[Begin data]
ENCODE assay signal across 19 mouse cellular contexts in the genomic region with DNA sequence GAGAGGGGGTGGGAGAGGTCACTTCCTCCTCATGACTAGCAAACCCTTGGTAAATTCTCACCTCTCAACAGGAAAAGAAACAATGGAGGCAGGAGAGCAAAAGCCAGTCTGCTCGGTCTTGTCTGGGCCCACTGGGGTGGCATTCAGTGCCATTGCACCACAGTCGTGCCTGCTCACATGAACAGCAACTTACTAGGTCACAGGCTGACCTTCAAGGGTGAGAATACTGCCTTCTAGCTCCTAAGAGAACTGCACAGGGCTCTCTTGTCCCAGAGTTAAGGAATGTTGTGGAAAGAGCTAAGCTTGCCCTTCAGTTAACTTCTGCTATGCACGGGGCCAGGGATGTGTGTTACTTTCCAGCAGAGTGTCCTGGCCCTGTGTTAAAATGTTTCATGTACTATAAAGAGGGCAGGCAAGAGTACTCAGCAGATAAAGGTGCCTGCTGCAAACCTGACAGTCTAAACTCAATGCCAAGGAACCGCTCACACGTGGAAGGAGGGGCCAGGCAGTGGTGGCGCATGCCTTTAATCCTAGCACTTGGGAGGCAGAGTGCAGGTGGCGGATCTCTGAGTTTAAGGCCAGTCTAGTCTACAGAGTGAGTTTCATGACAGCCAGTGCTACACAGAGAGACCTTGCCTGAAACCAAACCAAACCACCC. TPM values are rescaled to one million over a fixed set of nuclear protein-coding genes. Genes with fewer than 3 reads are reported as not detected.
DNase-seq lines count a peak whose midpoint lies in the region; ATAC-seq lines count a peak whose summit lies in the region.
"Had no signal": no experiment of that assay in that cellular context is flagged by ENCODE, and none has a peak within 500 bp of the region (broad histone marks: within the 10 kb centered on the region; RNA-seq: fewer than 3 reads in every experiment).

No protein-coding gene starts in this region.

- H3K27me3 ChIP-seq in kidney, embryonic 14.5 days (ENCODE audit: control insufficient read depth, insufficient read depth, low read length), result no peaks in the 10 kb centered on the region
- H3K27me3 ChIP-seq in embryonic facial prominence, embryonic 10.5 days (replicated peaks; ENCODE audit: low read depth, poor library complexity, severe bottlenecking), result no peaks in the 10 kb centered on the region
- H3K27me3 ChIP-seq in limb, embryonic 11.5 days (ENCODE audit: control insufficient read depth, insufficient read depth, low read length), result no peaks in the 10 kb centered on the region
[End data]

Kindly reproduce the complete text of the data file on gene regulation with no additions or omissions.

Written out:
ENCODE assay signal across 19 mouse cellular contexts in the genomic region with DNA sequence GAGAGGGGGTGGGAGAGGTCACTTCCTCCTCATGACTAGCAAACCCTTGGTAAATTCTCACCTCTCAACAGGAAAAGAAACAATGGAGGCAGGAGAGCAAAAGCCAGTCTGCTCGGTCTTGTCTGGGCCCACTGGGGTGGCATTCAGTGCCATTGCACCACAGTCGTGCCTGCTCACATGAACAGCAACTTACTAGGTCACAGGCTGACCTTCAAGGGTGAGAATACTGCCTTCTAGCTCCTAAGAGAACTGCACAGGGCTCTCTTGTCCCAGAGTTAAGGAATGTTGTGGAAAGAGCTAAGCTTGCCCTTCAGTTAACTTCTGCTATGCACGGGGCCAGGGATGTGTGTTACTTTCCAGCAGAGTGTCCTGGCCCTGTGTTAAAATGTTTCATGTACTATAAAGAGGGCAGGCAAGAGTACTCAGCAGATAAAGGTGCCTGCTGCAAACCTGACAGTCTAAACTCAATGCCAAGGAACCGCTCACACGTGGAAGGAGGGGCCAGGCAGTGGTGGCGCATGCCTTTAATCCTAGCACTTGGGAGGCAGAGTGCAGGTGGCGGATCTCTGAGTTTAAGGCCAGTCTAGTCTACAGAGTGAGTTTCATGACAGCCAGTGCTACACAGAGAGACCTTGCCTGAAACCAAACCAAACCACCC. TPM values are rescaled to one million over a fixed set of nuclear protein-coding genes. Genes with fewer than 3 reads are reported as not detected.
DNase-seq lines count a peak whose midpoint lies in the region; ATAC-seq lines count a peak whose summit lies in the region.
"Had no signal": no experiment of that assay in that cellular context is flagged by ENCODE, and none has a peak within 500 bp of the region (broad histone marks: within the 10 kb centered on the region; RNA-seq: fewer than 3 reads in every experiment).

No protein-coding gene starts in this region.

- H3K27me3 ChIP-seq in kidney, embryonic 14.5 days (ENCODE audit: control insufficient read depth, insufficient read depth, low read length), result no peaks in the 10 kb centered on the region
- H3K27me3 ChIP-seq in embryonic facial prominence, embryonic 10.5 days (replicated peaks; ENCODE audit: low read depth, poor library complexity, severe bottlenecking), result no peaks in the 10 kb centered on the region
- H3K27me3 ChIP-seq in limb, embryonic 11.5 days (ENCODE audit: control insufficient read depth, insufficient read depth, low read length), result no peaks in the 10 kb centered on the region